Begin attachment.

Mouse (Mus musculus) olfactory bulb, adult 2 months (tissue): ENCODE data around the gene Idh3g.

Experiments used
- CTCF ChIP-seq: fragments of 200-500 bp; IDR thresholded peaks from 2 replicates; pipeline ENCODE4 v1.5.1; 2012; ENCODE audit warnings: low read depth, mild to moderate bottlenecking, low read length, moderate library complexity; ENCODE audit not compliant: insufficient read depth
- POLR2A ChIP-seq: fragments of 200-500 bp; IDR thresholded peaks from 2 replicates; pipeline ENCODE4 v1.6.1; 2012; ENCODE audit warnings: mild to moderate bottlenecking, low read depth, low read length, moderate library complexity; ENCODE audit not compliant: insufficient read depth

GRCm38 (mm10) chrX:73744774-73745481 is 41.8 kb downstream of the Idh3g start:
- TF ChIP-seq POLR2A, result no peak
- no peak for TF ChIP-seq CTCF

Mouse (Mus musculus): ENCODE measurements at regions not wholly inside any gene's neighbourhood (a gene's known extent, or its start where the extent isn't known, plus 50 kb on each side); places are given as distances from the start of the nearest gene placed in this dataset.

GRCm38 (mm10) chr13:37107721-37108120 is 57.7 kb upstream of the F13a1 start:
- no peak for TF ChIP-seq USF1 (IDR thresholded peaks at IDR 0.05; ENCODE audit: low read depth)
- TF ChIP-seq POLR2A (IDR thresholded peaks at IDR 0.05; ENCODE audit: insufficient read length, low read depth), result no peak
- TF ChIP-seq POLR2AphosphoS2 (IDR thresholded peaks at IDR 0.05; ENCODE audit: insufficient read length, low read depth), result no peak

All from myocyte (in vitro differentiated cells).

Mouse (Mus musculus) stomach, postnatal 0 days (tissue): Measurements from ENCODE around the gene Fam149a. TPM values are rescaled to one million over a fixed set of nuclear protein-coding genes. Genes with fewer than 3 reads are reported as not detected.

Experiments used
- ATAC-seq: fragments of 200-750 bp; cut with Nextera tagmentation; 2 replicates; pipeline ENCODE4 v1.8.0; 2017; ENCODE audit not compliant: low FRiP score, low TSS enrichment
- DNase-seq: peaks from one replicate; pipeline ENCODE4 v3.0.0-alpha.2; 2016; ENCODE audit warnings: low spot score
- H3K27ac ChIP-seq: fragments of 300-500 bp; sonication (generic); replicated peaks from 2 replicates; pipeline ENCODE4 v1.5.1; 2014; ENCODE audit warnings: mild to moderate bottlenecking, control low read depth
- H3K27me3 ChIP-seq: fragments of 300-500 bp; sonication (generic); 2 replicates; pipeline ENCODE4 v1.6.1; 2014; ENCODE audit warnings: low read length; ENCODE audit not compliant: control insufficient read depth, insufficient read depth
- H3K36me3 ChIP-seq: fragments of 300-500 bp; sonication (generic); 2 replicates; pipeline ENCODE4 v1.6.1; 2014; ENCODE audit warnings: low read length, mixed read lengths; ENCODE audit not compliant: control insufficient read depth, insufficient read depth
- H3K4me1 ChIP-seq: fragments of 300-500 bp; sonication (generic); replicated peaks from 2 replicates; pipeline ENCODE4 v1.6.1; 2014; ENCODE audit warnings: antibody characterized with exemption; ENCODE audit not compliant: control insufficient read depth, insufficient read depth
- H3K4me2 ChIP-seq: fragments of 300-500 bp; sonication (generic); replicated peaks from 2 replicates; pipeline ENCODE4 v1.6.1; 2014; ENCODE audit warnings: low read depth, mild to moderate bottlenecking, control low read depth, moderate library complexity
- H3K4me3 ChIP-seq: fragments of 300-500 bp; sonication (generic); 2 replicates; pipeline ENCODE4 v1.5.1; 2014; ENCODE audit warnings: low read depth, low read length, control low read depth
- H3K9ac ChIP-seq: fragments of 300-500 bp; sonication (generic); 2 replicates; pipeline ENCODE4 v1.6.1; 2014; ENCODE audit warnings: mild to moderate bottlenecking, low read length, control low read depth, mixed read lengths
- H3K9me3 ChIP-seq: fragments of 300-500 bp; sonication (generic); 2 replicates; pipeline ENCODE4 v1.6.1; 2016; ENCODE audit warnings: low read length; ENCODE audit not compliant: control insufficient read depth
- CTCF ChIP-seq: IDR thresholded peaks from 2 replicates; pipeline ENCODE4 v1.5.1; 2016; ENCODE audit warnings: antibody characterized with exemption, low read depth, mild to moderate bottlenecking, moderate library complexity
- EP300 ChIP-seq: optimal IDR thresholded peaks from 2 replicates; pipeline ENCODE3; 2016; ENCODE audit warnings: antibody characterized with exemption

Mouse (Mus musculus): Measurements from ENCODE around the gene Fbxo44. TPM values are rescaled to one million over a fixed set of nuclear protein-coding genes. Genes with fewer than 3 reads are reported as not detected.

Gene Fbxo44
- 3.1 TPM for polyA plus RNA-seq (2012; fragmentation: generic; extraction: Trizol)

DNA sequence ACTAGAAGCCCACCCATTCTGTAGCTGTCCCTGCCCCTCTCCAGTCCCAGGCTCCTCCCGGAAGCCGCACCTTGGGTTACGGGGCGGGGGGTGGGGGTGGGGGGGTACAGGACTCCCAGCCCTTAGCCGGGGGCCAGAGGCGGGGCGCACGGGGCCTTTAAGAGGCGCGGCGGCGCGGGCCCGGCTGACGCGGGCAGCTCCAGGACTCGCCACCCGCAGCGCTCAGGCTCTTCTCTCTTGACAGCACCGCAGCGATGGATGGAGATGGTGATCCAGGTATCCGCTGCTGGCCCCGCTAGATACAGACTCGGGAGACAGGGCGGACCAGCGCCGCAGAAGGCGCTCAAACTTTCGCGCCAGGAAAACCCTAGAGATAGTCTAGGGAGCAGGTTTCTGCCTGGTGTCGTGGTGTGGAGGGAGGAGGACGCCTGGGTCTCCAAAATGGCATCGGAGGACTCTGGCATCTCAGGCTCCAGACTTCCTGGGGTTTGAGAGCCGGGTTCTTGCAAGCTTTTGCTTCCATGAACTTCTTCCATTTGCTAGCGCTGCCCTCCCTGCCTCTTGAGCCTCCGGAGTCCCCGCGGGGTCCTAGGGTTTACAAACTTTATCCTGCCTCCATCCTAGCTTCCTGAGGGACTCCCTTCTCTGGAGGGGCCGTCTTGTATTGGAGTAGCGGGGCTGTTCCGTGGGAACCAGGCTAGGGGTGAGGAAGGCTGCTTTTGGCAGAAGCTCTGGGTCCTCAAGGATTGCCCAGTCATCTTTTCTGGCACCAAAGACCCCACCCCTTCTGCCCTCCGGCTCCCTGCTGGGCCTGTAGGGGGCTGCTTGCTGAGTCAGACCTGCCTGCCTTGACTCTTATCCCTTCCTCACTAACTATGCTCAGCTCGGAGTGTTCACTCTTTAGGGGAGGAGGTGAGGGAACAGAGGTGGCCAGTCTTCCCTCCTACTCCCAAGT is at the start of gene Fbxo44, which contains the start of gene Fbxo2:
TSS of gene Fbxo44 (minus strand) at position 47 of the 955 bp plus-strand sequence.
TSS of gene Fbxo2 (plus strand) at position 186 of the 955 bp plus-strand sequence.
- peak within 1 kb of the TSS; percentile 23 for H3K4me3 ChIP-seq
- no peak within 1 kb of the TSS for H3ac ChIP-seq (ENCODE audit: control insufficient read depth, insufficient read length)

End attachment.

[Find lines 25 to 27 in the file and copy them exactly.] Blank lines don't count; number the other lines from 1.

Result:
- H3K9me3 ChIP-seq: fragments of 300-500 bp; sonication (generic); 2 replicates; pipeline ENCODE4 v1.6.1; 2016; ENCODE audit warnings: low read length; ENCODE audit not compliant: control insufficient read depth
- CTCF ChIP-seq: IDR thresholded peaks from 2 replicates; pipeline ENCODE4 v1.5.1; 2016; ENCODE audit warnings: antibody characterized with exemption, low read depth, mild to moderate bottlenecking, moderate library complexity
- EP300 ChIP-seq: optimal IDR thresholded peaks from 2 replicates; pipeline ENCODE3; 2016; ENCODE audit warnings: antibody characterized with exemption